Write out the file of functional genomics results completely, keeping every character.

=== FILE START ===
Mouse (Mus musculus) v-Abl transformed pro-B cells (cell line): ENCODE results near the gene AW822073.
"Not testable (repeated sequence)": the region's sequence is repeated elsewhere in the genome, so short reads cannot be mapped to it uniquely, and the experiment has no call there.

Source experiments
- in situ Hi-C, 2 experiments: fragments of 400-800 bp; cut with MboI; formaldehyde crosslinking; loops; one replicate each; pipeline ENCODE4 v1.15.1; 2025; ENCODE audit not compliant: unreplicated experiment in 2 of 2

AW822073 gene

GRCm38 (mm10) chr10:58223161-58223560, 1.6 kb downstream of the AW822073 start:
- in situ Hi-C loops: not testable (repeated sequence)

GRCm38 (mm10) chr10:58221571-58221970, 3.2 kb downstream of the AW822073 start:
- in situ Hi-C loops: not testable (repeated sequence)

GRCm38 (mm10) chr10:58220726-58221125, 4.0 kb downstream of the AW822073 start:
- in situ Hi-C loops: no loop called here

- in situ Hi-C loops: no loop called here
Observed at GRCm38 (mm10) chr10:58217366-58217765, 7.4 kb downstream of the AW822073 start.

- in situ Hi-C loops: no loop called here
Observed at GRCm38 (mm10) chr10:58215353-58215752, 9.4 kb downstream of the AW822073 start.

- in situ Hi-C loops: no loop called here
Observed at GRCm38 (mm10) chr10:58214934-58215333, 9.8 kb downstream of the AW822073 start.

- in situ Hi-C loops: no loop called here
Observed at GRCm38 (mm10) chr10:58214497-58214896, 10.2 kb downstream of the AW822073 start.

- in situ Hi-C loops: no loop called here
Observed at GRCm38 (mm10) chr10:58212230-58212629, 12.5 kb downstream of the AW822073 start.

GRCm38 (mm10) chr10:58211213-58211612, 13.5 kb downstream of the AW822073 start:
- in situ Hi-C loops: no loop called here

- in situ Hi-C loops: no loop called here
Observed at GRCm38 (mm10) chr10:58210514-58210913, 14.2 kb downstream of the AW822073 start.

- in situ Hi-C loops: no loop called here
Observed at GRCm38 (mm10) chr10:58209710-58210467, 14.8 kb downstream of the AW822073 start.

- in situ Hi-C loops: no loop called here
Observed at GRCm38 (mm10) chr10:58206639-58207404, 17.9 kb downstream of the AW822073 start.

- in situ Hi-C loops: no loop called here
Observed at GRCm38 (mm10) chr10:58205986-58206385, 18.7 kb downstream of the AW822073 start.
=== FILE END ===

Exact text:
Mouse (Mus musculus) v-Abl transformed pro-B cells (cell line): ENCODE results near the gene AW822073.
"Not testable (repeated sequence)": the region's sequence is repeated elsewhere in the genome, so short reads cannot be mapped to it uniquely, and the experiment has no call there.

Source experiments
- in situ Hi-C, 2 experiments: fragments of 400-800 bp; cut with MboI; formaldehyde crosslinking; loops; one replicate each; pipeline ENCODE4 v1.15.1; 2025; ENCODE audit not compliant: unreplicated experiment in 2 of 2

AW822073 gene

GRCm38 (mm10) chr10:58223161-58223560, 1.6 kb downstream of the AW822073 start:
- in situ Hi-C loops: not testable (repeated sequence)

GRCm38 (mm10) chr10:58221571-58221970, 3.2 kb downstream of the AW822073 start:
- in situ Hi-C loops: not testable (repeated sequence)

GRCm38 (mm10) chr10:58220726-58221125, 4.0 kb downstream of the AW822073 start:
- in situ Hi-C loops: no loop called here

- in situ Hi-C loops: no loop called here
Observed at GRCm38 (mm10) chr10:58217366-58217765, 7.4 kb downstream of the AW822073 start.

- in situ Hi-C loops: no loop called here
Observed at GRCm38 (mm10) chr10:58215353-58215752, 9.4 kb downstream of the AW822073 start.

- in situ Hi-C loops: no loop called here
Observed at GRCm38 (mm10) chr10:58214934-58215333, 9.8 kb downstream of the AW822073 start.

- in situ Hi-C loops: no loop called here
Observed at GRCm38 (mm10) chr10:58214497-58214896, 10.2 kb downstream of the AW822073 start.

- in situ Hi-C loops: no loop called here
Observed at GRCm38 (mm10) chr10:58212230-58212629, 12.5 kb downstream of the AW822073 start.

GRCm38 (mm10) chr10:58211213-58211612, 13.5 kb downstream of the AW822073 start:
- in situ Hi-C loops: no loop called here

- in situ Hi-C loops: no loop called here
Observed at GRCm38 (mm10) chr10:58210514-58210913, 14.2 kb downstream of the AW822073 start.

- in situ Hi-C loops: no loop called here
Observed at GRCm38 (mm10) chr10:58209710-58210467, 14.8 kb downstream of the AW822073 start.

- in situ Hi-C loops: no loop called here
Observed at GRCm38 (mm10) chr10:58206639-58207404, 17.9 kb downstream of the AW822073 start.

- in situ Hi-C loops: no loop called here
Observed at GRCm38 (mm10) chr10:58205986-58206385, 18.7 kb downstream of the AW822073 start.